• A cross sectional view of a third exemplary embodiment is shown in FIG. 4 three tiers 401, 401′, 401″ stacked in a single pixel 400. Each of the tiers 401, 401′, 401″ are fabricated similar to the device 200 and are fastened together, with each similar element identified by a numerical reference incremented by 200 from the numbers in FIG. 2. One method of fastening is an index-matched optical adhesive 418. Similar elements in each of the tiers 401, 401′, 401″ are identified with a number in tier 401, a prime of the number in the tier 401′, and a double prime in the tier 401″. It should be understood that although three voltage sources 416, 416′, 416″ are shown, a single voltage source may alternatively supply a potential to each of the three segments 401, 401′, 401″ through the switches 416, 416′, 416″. This stacked embodiment allows for each of the tiers 400, 401′, 401″ to be modulated independently by controlling each of the switches 416, 416′, 416″. It is noted that although three light sources 424, 424′, 424″ are shown, a different embodiment may comprise only a single light source, e.g., light source 424. It is further noted that in this exemplary embodiment, the electrodes 412, 412′, 412″ are transparent (though in other embodiments they may be opaque). Transparency may be accomplished, for example, by making the electrode 412, 412′, 412″ very thin or by using a redox reaction to modify the surface of the material, e.g., indium tin oxide, to decrease the work function down to 3.7 eV.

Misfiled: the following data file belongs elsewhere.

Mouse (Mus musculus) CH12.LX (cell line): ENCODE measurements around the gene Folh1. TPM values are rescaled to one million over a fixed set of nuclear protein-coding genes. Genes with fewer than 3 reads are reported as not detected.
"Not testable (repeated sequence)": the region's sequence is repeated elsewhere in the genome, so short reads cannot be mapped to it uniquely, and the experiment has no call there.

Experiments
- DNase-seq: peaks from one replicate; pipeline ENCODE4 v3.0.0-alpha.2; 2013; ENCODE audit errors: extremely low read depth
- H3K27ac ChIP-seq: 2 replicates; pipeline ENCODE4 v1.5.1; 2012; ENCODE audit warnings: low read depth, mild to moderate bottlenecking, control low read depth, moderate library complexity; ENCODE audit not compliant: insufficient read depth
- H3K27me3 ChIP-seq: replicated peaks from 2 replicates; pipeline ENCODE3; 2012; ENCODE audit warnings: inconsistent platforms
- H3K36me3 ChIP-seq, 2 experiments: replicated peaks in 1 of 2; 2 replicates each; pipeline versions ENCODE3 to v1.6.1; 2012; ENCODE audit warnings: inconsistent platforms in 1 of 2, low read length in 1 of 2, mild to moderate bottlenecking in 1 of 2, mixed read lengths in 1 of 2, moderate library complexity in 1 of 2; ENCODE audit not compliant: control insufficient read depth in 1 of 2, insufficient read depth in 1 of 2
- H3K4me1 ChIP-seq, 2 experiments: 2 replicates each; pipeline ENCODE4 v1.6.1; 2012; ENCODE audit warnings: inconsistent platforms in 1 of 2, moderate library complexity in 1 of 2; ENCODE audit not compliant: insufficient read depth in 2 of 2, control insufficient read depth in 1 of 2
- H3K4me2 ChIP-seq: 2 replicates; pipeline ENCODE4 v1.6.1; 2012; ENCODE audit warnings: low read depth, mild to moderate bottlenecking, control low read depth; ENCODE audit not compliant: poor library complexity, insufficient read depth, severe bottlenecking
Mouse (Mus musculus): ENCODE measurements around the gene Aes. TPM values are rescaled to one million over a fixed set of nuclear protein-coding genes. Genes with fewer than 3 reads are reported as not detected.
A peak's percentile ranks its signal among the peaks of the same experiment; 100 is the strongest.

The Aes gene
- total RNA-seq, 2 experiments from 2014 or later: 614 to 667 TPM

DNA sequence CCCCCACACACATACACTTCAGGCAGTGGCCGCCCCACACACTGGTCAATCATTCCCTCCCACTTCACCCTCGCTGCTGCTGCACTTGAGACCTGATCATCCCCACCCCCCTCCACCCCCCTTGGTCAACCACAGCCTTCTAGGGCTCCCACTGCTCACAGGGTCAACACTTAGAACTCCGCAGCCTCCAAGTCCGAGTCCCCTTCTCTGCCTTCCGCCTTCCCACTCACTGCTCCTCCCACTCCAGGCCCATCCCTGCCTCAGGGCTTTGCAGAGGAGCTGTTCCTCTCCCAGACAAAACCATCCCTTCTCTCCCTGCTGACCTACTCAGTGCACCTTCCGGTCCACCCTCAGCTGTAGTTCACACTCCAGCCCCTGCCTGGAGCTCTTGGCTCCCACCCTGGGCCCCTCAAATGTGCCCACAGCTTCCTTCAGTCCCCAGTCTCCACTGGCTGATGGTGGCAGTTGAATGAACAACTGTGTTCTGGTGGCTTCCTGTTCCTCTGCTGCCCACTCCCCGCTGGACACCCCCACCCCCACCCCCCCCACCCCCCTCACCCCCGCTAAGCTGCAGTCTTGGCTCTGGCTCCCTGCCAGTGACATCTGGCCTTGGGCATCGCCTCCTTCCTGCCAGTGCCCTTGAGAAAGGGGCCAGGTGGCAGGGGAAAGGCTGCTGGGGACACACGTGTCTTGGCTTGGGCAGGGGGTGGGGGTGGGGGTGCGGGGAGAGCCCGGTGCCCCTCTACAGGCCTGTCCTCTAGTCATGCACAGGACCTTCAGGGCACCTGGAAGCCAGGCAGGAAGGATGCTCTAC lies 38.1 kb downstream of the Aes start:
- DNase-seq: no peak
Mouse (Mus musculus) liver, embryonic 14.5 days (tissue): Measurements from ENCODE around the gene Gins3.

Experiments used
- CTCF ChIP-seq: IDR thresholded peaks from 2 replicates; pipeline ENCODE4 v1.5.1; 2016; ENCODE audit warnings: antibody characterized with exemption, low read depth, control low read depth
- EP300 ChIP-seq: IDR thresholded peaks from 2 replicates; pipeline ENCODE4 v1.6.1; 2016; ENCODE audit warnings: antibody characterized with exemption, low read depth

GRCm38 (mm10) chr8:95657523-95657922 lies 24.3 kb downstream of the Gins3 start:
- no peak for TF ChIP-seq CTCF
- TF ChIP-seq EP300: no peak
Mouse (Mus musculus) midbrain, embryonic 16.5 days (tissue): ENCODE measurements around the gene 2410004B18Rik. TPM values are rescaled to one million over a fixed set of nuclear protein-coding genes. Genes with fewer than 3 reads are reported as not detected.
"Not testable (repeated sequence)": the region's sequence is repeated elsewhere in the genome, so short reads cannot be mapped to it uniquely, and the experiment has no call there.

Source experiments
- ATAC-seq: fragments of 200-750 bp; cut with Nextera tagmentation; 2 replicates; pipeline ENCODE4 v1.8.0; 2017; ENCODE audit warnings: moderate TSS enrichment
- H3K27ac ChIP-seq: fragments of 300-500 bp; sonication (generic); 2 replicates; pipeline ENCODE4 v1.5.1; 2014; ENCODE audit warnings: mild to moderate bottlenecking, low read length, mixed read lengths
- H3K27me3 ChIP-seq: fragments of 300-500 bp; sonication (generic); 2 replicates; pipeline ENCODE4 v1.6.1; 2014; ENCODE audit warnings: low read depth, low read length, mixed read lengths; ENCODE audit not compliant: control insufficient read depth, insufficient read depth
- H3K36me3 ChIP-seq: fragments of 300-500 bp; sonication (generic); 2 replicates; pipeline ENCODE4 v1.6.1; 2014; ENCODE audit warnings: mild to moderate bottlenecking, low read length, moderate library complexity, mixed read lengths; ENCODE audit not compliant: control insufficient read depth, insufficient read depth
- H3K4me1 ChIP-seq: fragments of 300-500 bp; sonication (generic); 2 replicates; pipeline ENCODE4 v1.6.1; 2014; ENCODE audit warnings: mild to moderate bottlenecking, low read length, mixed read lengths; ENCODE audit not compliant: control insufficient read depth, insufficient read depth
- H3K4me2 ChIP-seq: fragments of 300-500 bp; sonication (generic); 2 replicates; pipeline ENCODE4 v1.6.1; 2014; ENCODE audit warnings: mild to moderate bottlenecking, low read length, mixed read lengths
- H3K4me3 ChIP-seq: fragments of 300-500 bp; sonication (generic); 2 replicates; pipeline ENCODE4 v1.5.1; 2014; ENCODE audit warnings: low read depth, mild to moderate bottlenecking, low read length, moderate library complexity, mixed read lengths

• FSQDs 408, 408′, 408″ are distributed at a density within a transparent polymer material 409, 409′, 409″, respectively, that permits photons therethrough. A voltage is applied to the UV light sources 424, 424′, 424″, causing photons to be emitted, striking the FSQDs 408, 408′, 408″. Light (photons) are then emitted from the QDs having a predetermined color (frequency) depending on the size of the FSQDs. The density of the FSQDs 408, 408′, 408″ are such that photons from the UV light sources 424, 424′, 424″ will be sufficient to strike the FSQDs 408, 408′, 408″ in each of the tiers 401, 401′, 401″, with some of the UV photons passing through the lower tiers 401, 401′ to reach the upper tiers 401′, 401′. The colors provided by the FSQDs 408, 408′, 408″ are disposed such that the longer wavelength colors are closest to the anode, e.g., cathode-red-green-blue-anode. This prevents the photons (red) emitting from the FSQDs 408 from activating the FSQDs 408′ that emit green (red photons will not excite green photons, however green photons will excite the red ones).